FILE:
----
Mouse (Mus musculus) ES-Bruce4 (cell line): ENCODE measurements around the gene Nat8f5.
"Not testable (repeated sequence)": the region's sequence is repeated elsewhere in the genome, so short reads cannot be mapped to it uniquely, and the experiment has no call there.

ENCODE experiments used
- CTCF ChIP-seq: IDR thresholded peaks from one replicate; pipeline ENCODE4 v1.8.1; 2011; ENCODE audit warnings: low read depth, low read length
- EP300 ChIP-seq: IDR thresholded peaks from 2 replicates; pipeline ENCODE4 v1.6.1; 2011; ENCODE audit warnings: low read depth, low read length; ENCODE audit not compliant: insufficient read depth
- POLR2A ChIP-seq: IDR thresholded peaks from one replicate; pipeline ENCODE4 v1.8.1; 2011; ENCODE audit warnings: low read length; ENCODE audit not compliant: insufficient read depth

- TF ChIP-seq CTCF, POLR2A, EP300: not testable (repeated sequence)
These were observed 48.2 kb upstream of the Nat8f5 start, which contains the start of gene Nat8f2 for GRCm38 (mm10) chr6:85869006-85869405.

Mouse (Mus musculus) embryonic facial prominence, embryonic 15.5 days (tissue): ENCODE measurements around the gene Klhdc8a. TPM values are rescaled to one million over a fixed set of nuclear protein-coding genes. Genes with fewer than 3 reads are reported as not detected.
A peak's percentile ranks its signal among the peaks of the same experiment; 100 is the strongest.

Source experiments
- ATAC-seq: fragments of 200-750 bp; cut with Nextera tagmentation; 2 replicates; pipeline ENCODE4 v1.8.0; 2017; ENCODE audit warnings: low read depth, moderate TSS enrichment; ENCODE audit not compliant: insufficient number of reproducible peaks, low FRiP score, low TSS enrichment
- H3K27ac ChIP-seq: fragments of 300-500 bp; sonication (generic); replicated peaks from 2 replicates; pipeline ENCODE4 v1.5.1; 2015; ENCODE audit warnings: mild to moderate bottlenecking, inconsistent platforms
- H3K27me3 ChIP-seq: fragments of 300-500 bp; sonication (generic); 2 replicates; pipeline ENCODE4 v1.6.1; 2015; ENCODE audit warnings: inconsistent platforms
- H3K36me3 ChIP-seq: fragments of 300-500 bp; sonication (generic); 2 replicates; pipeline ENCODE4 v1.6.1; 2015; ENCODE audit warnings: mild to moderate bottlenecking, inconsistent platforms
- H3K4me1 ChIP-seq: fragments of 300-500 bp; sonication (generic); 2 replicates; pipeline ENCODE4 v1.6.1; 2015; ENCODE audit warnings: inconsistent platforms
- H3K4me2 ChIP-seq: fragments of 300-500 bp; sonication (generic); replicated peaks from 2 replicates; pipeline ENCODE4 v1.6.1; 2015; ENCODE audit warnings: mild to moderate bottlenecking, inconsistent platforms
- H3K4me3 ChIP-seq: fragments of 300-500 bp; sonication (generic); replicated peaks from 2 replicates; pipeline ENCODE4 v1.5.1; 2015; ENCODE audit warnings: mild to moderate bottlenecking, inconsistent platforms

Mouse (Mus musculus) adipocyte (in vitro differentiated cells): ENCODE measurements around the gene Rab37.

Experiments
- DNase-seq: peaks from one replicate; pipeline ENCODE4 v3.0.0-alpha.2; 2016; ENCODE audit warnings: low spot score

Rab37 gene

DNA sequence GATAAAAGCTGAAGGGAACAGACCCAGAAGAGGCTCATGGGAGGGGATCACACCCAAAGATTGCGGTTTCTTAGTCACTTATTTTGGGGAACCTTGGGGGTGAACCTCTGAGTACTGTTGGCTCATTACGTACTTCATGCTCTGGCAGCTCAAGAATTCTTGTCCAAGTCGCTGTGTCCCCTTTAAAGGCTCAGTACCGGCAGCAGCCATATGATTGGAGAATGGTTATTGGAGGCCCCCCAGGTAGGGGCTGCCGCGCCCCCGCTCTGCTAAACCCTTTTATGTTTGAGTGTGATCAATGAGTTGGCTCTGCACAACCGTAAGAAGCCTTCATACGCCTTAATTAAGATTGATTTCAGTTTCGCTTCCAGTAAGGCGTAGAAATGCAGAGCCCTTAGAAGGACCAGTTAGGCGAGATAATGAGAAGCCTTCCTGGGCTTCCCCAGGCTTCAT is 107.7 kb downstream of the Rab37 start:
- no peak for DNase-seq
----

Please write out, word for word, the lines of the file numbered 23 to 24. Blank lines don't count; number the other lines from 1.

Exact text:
DNA sequence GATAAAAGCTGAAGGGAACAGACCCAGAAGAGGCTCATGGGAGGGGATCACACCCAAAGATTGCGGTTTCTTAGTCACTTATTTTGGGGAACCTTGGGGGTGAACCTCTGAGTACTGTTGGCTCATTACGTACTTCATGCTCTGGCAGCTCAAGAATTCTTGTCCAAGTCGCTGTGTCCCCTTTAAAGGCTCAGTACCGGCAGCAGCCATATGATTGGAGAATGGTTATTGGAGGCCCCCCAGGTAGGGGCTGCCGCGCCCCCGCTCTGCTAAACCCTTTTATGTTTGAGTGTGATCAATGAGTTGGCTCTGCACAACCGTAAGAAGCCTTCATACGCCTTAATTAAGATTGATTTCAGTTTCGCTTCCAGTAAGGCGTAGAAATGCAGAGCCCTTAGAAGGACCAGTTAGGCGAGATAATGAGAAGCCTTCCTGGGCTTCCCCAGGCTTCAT is 107.7 kb downstream of the Rab37 start:
- no peak for DNase-seq